Just 350,835 properties were rented out on secure or assured tenancies at social rents by councils and private sector providers – usually meaning housing associations – in the last year. Even adding in the new fixed term tenancies, with so-called affordable rents, the entire stock of new lettings hit a three year low, falling by around 15,000 properties since this government weren’t elected in 2010.
The amount of properties rented out by Local Authorities has been falling for years, however a small growth in Housing Association and other privately managed social housing had kept the numbers reasonably stable. That is no longer the case with local authority lettings down by 6% in 2012/13 and lettings by private providers falling by 3%.
Tenancies on affordable rents – which can be as high as 80% of of private sector rents – made up around a fifth of all general needs (meaning non-supported housing) tenancies started in 2012/13. According to the statistics from the Department of Communities and Local Government (DCLG) the average affordable rent is £114 a week across England and a whopping £160 in London. Traditional social rents averaged £80 per week across England.
The Government are hellbent or replacing what little social housing is left with ‘affordable’ tenancies which are anything but. These new tenancies can include ludicrous conditions such as both maximum and minimum income levels and even elements of workfare.
These figures come in the same month that The Guardian reported that 10,000 social houses have been flogged off since April 2012 under the right to buy scheme. As the supply of social housing shrinks, private sector rents are soaring in many parts of the country and house prices look set to do the same as. Local Housing Allowance, a benefit paid to to private sector tenants whether in or out of work, was first cut by Osborne in 2010 and then frozen below inflation in the Benefits Uprating Bill this year. Wages are stagnating and a raft of other cuts to benefits mean increasingly people find themselves dipping into rent money to keep the lights on or feed their children.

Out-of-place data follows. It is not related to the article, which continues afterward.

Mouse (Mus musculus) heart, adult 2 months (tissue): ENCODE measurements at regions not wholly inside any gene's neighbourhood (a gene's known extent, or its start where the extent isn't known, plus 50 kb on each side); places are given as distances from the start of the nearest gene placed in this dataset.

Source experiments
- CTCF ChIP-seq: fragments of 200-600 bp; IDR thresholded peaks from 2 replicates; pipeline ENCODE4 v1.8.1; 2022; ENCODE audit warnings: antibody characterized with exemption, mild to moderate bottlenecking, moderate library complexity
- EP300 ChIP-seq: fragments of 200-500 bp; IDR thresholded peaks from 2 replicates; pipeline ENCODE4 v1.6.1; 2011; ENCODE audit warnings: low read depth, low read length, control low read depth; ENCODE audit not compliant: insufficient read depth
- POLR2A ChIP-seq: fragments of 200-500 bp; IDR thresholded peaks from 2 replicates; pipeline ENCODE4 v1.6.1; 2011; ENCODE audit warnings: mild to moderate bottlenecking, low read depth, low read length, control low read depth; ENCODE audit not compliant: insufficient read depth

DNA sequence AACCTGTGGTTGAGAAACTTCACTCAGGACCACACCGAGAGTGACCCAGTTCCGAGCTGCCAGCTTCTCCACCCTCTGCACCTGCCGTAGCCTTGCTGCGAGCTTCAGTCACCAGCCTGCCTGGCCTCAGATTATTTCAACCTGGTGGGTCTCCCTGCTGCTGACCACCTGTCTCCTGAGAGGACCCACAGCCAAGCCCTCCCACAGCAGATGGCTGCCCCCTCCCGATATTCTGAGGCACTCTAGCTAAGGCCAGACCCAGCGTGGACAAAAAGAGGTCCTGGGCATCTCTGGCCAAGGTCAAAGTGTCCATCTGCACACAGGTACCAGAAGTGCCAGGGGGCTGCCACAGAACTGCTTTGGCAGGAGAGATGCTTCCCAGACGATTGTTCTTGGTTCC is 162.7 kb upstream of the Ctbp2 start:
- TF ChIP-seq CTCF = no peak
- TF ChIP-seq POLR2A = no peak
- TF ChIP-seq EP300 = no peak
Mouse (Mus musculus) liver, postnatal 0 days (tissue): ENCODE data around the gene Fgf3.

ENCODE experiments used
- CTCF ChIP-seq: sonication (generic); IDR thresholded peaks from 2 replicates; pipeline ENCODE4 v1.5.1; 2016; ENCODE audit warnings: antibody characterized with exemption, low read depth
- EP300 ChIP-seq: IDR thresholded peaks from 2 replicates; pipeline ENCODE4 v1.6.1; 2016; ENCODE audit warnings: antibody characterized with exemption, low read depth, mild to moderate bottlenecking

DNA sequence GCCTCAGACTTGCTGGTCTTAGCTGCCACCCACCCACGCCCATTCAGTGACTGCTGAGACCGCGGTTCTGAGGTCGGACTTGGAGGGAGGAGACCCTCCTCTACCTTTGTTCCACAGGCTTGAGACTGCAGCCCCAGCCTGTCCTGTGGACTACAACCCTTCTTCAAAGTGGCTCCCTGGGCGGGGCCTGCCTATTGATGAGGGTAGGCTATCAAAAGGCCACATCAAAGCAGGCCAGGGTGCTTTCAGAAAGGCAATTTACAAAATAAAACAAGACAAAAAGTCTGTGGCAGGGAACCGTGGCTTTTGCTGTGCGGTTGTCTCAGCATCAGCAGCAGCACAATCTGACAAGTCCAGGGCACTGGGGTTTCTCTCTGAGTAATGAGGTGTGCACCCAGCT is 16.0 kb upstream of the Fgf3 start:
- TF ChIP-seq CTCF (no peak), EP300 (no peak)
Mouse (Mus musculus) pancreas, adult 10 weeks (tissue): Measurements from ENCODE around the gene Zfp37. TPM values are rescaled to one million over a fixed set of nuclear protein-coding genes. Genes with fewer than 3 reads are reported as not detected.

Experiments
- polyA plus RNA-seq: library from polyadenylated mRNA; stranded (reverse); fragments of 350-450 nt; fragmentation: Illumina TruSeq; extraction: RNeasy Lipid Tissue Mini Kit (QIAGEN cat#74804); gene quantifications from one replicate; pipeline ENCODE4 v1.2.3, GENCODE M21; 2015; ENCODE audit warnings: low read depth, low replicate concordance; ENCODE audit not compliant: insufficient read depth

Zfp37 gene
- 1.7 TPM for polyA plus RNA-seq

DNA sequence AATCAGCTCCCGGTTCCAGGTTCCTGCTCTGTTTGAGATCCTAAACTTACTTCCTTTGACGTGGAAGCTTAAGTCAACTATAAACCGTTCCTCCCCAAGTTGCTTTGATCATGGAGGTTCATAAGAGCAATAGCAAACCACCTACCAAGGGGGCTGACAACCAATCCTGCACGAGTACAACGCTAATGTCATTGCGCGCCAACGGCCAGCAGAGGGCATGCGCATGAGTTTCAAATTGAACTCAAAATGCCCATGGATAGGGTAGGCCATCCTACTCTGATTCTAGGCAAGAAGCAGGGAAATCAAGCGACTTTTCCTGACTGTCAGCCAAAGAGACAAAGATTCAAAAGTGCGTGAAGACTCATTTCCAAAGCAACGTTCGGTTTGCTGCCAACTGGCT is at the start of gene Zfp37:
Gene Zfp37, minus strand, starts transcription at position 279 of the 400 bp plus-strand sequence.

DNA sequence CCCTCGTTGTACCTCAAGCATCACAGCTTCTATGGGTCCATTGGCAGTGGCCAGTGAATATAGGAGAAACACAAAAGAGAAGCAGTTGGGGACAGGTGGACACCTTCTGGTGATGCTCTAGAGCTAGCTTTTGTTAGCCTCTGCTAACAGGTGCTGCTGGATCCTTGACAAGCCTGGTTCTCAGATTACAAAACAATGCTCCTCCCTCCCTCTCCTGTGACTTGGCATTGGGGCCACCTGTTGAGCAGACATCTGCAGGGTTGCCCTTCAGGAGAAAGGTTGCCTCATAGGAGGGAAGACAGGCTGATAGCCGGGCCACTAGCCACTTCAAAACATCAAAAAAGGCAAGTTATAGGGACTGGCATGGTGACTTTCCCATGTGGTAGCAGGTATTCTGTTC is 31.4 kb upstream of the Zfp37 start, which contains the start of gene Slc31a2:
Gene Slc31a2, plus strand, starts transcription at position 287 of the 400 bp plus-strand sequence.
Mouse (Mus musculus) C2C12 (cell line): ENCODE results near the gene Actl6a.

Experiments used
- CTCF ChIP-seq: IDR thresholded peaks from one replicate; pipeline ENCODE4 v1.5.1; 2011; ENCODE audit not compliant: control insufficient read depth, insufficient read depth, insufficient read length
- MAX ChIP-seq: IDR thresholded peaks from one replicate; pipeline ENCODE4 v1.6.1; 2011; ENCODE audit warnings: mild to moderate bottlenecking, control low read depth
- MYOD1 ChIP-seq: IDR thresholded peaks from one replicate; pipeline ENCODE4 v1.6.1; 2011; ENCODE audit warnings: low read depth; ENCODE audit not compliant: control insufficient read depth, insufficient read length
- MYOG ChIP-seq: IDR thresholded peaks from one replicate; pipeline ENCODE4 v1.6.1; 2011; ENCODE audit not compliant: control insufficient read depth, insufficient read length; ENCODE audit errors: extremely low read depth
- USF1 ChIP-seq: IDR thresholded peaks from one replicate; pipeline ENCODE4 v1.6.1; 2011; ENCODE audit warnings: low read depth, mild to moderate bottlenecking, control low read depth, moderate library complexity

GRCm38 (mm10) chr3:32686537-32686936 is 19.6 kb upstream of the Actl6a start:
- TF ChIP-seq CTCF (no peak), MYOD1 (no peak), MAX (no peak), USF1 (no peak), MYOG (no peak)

Every measure of homelessness is rising and the impacts of both the Benefit Cap and the Bedroom Tax have yet to be felt. The days of a council house for life on a rent which low income people could afford has now almost disappeared for new tenants entering social housing. Whilst much has been made of the plight of aspirational professionals hoping to get on the housing ladder, almost no-one – except those affected – has seemed to notice the demolition of housing provision for those at the very bottom.
That may all start to change. The number of people sleeping rough in London has doubled since 2008 and rocketed by 13% last year. Street homelessness is one of the most visible signs of poverty. When people see with their own eyes what Iain Duncan Smith has done, then any lingering support for his bungled and brutal welfare reforms may yet evaporate.
*Figures for Scotland, Wales and Northern Ireland are not collected by the DCLG.
This full figures can be found at: https://www.gov.uk/government/uploads/system/uploads/attachment_data/file/252344/REVISED_20131023_CORE_statistical_release_2012-13.pdf
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